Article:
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“The soft left has collapsed” November 22, 2016

Posted by WorldbyStorm in Uncategorized.

That point was put to me last week, that with the demise of Labour and the somewhat difficult situation of the Social Democrats that part of the Irish left has, to all intents and purposes, left the building. Of course it’s worth contextualising this. The soft left was never very strong.

Many of us are old enough to remember when Labour returned a grand total of twenty two or so TDs on a continual basis. Right through the 1960s and 1970s that was the situation. In the 1980s it actually got worse – though I suppose one could see it as a rebalancing of the left vote with the WP eventually winning up to seven seats on its own to add to a diminished LP. The percentages tell their own tale too. Labour in the 1960s was above 10% and occasionally up to 17%. In the 70s and 80s that dropped to 10% or so. By the late 1980s under pressure from other parties (ironically on its right flank too from the PDs) the LP was down to 6.5%. But the WP never achieved more than 4% or so.

By the way IEL’s post here from last week is revelatory in terms of showing how high the hill the LP must climb.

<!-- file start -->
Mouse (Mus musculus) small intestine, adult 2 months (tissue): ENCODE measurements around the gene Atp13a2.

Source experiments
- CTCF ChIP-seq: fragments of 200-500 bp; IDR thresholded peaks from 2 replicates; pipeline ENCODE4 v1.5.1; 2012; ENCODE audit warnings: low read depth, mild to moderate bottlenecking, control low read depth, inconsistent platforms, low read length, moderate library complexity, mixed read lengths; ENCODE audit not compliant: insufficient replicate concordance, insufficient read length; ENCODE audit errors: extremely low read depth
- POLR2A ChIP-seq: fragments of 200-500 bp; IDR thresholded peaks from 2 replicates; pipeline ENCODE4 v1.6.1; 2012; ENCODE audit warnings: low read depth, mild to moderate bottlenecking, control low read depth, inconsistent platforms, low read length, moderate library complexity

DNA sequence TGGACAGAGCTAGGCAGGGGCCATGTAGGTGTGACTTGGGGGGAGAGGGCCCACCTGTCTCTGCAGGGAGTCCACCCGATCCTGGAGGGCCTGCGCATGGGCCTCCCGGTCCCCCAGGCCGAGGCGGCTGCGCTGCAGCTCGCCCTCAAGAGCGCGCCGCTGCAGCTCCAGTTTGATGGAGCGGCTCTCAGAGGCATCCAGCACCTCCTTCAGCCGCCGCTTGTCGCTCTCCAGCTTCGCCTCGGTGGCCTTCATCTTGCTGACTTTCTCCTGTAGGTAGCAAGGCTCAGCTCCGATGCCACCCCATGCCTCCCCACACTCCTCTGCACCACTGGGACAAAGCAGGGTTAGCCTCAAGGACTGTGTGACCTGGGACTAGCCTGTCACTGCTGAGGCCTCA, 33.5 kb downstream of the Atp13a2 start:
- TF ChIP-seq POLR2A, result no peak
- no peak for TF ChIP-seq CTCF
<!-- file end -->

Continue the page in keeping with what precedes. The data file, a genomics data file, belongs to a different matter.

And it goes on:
Swings and roundabouts saw the LP gain 19.3% in 1992 but in retrospect that was never a ‘left’ vote as such so much as a change vote, and so it has gone. The pattern of the 2000s was an LP on about 10% or so with a blip in 2011.

And those rivals? Well SF most obviously, slowly but surely eating up percentages – 6.7% in 2007. 9.9% in 2011 despite Labour’s salad days on 19.4%, 13.8% this year.

But still beyond the LP and SF it’s thought-provoking to note that AAA-PBP registered at just shy of 4% this year, 2% or so (in its constituent parts) five or so years ago and each less than a percentage point, well less, in 2007. I’ve another friend who argues consistently that given the depth and severity of the crisis – and indeed its length, that’s poor enough reward for them. I take a slightly different view – gaining seats is very difficult and in such a formation rich environment it is even more so.